By: Michael Weiskopf

Dascylium Metropolis

Picture courtesy of Marco Prins & Jona Lendering (Livius)

Dascylium, Achaemenid satrapy in northwestern Anatolia (Herodotus, 3.120.2; cf. Thucydides 1.129.1: tê`n Daskulitìn satrapeían; OPers. tayaiy drayahyâ; DB 1.15; Kent, Old Persian, p. 117), part of the Persian empire until the 330s B.C.E. The borders varied, extending as far south as the Mysian plain and the southern Troad and east into the land of the Bithynian peoples; some satraps controlled both sides of the Hellespont. The territory of Dascylium encompassed estates, garrisoned fortresses, and cities and villages in which Persians and other groups were mingled. The name Dascylium was also applied to a number of sites within the satrapy, the most important being the satrapal estate located at modern Hisartepe on the southwestern shore of Lake Manyas, near the village of Ergili. Continue reading ACHAEMENID DASCYLIUM

Achaemenid Empire

Achaemenid Empire

Cyrus Cylinder,
The First Charter of Human Rights

By 546 BCE, Cyrus had defeated Croesus, the Lydian king of fabled wealth, and had secured control of the Aegean coast of Asia Minor, Armenia, and the Greek colonies along the Levant. Moving east, he took Parthia (land of the Arsacids, not to be confused with Parsa, which was to the southwest), Chorasmis, and Bactria. He besieged and captured Babylon in 539 and released the Jews who had been held captive there, thus earning his immortalization in the Book of Isaiah. When he died in 529, Cyrus’s kingdom extended as far east as the Hindu Kush in present-day Afghanistan. Continue reading Achaemenid Empire

Achaemenid Army

By: Professor A. Sh. Shahbazi

These life sized “Immortal Guard” in richly ornamental robes wear the twisted headband typical of native Iranians from Susa.

The Achaemenian/Achaemenid Army is well known through descriptions by Herodotus, Xenophon, and Arrian as well as by illustrations on Persepolitan and Greco-Persian monuments. Of particular importance for the topic are the Greek representations of Persian warriors and the evidence of the so-called Alexander Sarcophagus from Sidon. The Persians whom Cyrus the Great united did not possess a professional army: as in days of old, the “people” of a region was represented by its backbone, the “military force,” so the two words were used synonymously in one Old Persian term, kara (cognate with Lithuanian karias/karis “war, army,” Gothic harjis “army,” and German Heer “army,”), a sense still retained in the New Persian term kas-o kar “relatives and supporters.” Continue reading Achaemenid Army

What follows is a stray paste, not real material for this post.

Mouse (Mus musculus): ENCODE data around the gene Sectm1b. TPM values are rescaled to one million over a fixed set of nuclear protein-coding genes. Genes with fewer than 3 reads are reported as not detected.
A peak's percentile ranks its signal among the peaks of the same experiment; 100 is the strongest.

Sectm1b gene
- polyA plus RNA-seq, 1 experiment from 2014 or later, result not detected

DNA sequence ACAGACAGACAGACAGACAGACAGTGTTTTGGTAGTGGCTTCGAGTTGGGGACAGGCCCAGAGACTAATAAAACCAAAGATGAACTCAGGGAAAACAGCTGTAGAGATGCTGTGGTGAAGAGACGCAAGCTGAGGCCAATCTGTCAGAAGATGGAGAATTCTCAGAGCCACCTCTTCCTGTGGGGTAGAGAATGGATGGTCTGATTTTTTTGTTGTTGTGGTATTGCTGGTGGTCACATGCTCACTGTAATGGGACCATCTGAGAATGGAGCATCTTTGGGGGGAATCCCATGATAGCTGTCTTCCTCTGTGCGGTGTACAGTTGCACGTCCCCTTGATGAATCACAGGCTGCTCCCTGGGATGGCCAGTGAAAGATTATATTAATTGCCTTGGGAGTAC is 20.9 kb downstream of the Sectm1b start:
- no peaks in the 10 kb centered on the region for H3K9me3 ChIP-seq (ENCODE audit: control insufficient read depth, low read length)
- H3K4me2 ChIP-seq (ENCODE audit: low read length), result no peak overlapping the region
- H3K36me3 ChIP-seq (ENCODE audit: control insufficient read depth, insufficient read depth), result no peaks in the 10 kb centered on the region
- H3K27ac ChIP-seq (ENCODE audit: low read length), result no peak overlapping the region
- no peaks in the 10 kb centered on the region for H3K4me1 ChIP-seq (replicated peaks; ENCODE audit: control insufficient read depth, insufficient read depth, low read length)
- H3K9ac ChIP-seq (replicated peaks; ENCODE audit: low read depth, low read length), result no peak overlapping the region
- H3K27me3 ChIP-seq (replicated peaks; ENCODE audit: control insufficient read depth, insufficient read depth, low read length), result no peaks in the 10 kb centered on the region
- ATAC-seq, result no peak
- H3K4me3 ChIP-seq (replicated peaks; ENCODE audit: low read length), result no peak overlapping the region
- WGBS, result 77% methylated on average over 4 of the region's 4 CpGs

Zoroastrians and Judaism

Fall of Assyria’s Empire and Rise of the Moses Legend

Assyria’s great empire lasted no longer than would the empires that began in the late nineteenth century — about seventy-five years. Assyria weakened itself economically by continuous wars to maintain its empire, including defending against invasions by an Indo-European tribal people, the Cimmerians, who came upon the Assyrians from the northeast. The Assyrians spent themselves expanding into Egypt and in quelling the rebellions of Egyptian princes. The Cimmerian menace increased, and more rebellions occurred within the empire. Assyria was burdened by the expense of maintaining its army. Soldiers had to be paid. Massive numbers of horses had to be cared for and fed. Siege engines had to be moved against rebellious cities. Continue reading Zoroastrians and Judaism

Identity of Croatians in Ancient Iran

To date, 120 Croat and non-Croat university professors and several academics have compiled 249 research works of which many have been printed in various publications and thereby have proven that Croats are of Iranian origin.

There are many real evidences about the identity of ancient Croats which all dismiss the theory that Croats are of Slav origin. Although research works on the Iranian origin of the Croats could not be publicized due to the censorship that was widely practiced at the time of the former regime in Yugoslavia, however, the available documented evidences reveal that the initiator of the effort on research about the Iranian origin of the Croats lived two centuries ago. Continue reading Identity of Croatians in Ancient Iran


Atossa, the Celestial and Terrestrial Lady of Ancient Iran
By: Shirin Bayani

Portrait of a Persian lady (from Persepolis)
Atossa, the daughter of Cyrus the Great, wife of two Achamenian kings, Cambyses and Darius and mother of Xerxes is the most prominent lady in the history of ancient Iran. Not much is known about her life, except that she has witnessed the reign of the four first Achamenian kings and that she has played a decisive role in the long period of turbulence and significance.

The first mythological-historical personality encountered with the same name, namely Atossa, alternatively Hutossa or Hutos, is the wife – or according to some sources – the daughter of Garshasb, a Kiyani ruler.